At Cirencester Julia Borghoff, Lars R. Knudsen and Mathias Stolpe presented their paper on how to express Bivium as a MIP problem. The conversion routines they propose and discuss are more generally applicable than Bivium and thus I wrote a little converter to convert systems of boolean polynomials to a MIP problem. MIP is now relatively well supported in Sage, thanks to the work of Nathann Cohen. Btw. for small scale AES systems the “Integer Adapted Standard Conversion” seems to be better than the “Standard Conversion” method contrary to the results reported in the original paper. There are a few tricks which I didn’t implement in the converter yet, but it should give reasonable results. Oh, the code requires the Christmas edition of Sage aka 4.3.

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Cool New Stuff in Recent Sage Releases

Now that Sage 4.3 was released, maybe it’s time to point out some of the cool recent developments. Of course the following list is very very biased.

  • libSingular functions interface. We now have some code which makes it possible to call any function available in Singular using the libSingular C wrapper directly, like this.
    sage: P = PolynomialRing(GF(127),10,'x')
    sage: I = Ideal(P.random_element() for _ in range(3000))
    sage: from sage.libs.singular.function import singular_function, lib
    sage: groebner = singular_function('groebner')
    sage: %time groebner(I)
    CPU times: user 0.07 s, sys: 0.00 s, total: 0.08 s
    Wall time: 0.08 s
    [1]

    For comparison, the Singular pexpect interface needs almost two seconds for the same task (due to string parsing on both ends, IPC, etc.)

    sage:%time groebner_basis()
    CPU times: user 0.96 s, sys: 0.24 s, total: 1.21 s
    Wall time: 1.92 s
    [1]

    Michael Brickenstein wrote a lot of this code, so three cheers to him!

  • linear algebra over F_2 got better. For once, we implemented vectors over F_2 on top of M4RI matrices (cf. #7715), which makes them much faster. Furthermore, we call more dedicated M4RI functions now instead of the generic slow functions available for all fields (cf. #3684). Finally, asymptotically fast matrix factorisation got faster again. However, we still didn’t switch to this implementation as the default implementation because of the slow-down for sparse-ish matrices: use the algorithm=’pluq’ option to force the new implementation.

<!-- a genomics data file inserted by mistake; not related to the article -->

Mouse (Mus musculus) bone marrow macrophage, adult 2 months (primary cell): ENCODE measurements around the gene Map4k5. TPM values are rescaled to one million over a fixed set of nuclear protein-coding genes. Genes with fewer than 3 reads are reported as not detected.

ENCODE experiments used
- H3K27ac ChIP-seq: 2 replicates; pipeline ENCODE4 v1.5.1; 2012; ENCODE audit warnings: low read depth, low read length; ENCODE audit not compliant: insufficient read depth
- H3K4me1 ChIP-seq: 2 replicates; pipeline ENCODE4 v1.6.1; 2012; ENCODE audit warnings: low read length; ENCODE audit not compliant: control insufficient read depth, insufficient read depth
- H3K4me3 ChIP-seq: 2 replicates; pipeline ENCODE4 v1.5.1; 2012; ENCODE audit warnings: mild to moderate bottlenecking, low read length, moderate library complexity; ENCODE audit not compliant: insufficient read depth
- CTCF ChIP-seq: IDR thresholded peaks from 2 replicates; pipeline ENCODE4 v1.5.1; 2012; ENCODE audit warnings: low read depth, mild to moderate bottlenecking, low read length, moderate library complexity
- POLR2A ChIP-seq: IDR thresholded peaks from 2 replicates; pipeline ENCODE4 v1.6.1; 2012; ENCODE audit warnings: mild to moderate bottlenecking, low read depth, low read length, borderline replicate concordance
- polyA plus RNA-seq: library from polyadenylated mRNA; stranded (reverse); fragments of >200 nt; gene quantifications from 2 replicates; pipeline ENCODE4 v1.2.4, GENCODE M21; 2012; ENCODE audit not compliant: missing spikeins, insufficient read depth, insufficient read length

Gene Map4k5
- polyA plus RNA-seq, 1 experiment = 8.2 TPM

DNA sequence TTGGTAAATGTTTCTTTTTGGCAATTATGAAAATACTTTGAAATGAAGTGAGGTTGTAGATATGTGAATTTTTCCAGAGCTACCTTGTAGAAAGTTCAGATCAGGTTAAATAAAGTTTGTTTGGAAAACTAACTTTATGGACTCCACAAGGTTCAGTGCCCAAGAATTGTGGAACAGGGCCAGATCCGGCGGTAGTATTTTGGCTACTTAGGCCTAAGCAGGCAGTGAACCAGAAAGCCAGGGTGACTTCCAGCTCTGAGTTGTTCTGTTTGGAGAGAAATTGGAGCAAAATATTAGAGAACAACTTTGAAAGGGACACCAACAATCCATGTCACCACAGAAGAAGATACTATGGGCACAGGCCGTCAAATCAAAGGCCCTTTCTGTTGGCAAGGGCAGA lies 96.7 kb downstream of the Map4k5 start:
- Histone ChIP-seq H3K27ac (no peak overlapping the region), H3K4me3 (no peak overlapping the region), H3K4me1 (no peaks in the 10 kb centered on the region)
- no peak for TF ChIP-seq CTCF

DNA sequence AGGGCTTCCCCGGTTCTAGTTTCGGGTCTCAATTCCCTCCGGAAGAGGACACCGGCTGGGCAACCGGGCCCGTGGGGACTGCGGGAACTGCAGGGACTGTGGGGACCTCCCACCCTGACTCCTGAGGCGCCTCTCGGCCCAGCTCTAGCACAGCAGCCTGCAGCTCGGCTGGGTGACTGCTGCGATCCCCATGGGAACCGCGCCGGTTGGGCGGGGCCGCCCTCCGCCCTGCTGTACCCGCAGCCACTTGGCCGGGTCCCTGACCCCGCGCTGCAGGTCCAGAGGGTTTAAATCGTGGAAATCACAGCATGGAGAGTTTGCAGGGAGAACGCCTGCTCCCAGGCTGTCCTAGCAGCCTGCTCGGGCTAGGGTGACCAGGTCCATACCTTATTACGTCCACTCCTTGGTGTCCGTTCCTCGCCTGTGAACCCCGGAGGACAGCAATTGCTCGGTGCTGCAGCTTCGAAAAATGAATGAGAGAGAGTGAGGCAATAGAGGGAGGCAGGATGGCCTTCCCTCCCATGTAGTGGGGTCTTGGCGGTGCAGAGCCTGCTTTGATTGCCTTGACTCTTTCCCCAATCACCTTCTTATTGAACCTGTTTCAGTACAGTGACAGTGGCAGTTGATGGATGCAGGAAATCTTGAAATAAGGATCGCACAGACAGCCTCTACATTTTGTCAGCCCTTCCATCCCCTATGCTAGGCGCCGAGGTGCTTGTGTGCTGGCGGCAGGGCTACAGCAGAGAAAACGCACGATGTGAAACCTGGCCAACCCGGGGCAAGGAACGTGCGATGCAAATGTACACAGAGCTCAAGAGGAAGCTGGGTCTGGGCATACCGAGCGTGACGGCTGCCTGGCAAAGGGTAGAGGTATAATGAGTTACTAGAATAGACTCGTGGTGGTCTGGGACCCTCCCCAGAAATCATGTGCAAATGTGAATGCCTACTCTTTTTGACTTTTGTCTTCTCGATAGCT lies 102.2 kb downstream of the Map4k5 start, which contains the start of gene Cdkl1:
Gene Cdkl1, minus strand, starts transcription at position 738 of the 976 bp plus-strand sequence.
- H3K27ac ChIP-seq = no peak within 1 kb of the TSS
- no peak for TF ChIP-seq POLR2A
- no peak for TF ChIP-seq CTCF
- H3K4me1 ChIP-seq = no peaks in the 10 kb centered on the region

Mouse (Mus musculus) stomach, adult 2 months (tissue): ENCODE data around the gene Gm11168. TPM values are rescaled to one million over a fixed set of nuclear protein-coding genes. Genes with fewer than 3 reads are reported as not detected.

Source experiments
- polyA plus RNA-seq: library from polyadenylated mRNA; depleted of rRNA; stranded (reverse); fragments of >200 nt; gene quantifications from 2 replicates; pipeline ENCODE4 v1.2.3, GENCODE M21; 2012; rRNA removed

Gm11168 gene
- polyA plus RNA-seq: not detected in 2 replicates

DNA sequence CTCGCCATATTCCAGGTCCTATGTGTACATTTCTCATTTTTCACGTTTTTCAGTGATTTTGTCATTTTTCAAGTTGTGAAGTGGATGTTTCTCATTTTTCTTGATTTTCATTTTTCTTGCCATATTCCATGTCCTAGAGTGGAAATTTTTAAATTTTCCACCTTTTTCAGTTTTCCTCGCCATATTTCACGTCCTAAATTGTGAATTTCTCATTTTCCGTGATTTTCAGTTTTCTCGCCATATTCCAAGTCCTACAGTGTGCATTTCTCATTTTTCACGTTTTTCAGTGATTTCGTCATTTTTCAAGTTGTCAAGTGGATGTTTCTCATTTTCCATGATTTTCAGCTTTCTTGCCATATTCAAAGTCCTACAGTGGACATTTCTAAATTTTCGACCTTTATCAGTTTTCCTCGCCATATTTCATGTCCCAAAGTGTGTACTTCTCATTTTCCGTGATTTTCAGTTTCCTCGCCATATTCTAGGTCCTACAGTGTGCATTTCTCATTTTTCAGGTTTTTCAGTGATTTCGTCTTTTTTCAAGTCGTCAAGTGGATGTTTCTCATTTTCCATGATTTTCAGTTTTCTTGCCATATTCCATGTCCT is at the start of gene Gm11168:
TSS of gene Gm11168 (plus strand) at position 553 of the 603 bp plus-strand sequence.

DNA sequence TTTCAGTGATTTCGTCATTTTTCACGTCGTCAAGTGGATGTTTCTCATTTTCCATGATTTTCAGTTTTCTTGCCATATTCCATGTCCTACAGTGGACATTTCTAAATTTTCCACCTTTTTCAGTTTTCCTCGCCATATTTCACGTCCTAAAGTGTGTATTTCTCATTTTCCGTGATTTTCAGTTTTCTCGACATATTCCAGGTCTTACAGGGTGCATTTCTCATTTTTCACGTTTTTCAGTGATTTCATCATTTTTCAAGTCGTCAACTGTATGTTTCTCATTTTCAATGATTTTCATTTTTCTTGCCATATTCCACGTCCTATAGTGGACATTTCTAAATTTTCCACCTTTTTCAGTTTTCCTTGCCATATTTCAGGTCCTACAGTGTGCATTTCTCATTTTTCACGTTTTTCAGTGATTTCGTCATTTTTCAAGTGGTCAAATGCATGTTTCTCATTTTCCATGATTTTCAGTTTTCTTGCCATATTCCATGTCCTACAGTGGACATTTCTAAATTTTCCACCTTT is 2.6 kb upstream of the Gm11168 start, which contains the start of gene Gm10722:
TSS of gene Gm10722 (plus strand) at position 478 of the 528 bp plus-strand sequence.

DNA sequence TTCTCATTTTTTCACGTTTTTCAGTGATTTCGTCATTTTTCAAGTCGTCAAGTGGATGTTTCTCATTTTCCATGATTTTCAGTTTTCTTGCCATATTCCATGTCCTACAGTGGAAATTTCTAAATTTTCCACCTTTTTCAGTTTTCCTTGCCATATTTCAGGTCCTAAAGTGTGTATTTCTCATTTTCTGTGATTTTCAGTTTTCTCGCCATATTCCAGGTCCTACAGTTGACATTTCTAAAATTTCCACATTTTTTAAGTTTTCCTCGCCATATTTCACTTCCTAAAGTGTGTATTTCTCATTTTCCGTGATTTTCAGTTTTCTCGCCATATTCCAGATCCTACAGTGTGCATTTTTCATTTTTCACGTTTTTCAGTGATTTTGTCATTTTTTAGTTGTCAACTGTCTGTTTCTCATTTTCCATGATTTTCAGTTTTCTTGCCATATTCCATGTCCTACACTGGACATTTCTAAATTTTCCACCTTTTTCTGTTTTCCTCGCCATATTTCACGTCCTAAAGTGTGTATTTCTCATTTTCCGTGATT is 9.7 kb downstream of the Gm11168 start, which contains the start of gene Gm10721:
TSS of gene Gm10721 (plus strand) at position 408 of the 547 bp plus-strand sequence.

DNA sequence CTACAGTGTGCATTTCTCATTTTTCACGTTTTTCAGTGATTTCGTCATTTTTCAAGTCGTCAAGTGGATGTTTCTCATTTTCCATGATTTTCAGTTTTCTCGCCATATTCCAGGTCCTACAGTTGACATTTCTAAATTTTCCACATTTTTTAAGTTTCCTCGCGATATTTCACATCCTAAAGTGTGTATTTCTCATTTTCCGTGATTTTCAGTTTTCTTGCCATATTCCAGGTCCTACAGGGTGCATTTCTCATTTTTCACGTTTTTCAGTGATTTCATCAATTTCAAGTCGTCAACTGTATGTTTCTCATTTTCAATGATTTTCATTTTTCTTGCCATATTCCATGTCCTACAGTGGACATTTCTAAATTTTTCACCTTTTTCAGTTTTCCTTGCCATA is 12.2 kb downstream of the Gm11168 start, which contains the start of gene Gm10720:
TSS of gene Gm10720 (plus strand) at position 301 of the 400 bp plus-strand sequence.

• PolyBoRi was updated to version 0.6.3 and the interface received some considerable update too during a visit to Kaiserslautern. Please, please, please report any regressions etc. either to me, to [sage-support] or to [polybori-discuss]. didn’t make it, cf. #7271
  • Linear Programming is now available in Sage (though it requires to install at least one optional package). Still, this opens up quite a few possibilities (cf. Nathann Cohen’s tutorial).

M4RI-20091101 Released

I just tagged the new release. Get it at http://m4ri.sagemath.org or from http://bitbucket.org/m4ri/malb. We did not change that much but this release finally has our improvements from Sage Days 16 where we improved matrix elimination quite a bit.

yet another density plot

While there is still some work to do (see the bump in the plots above), this release might be a first candidate where it makes sense to switch to LQUP/PLUQ by default for matrix elimination (e.g. in PolyBoRi).

OpenPGP

One of the nice aspects of my current occupation is that I can type OpenPGP into springerlink’s and Google Scholar’s search boxes and claim that reading every paper I deem interesting is “work”. OpenPGP is the standard which is implemented by programs like GnuPG and PGP for e-mail encryption and digital signatures. The reason I became curious is because I wanted to implement something like an OpenPGP encrypted wiki or filesystem for multiple users.

  • RFC 4880 is the current revision of the OpenPGP message format standard, addressing some of the security concerns mentioned below. It replaces RFC 1991 and RFC 2440. You have to admire that they got their hands on 4880 to replace 2440.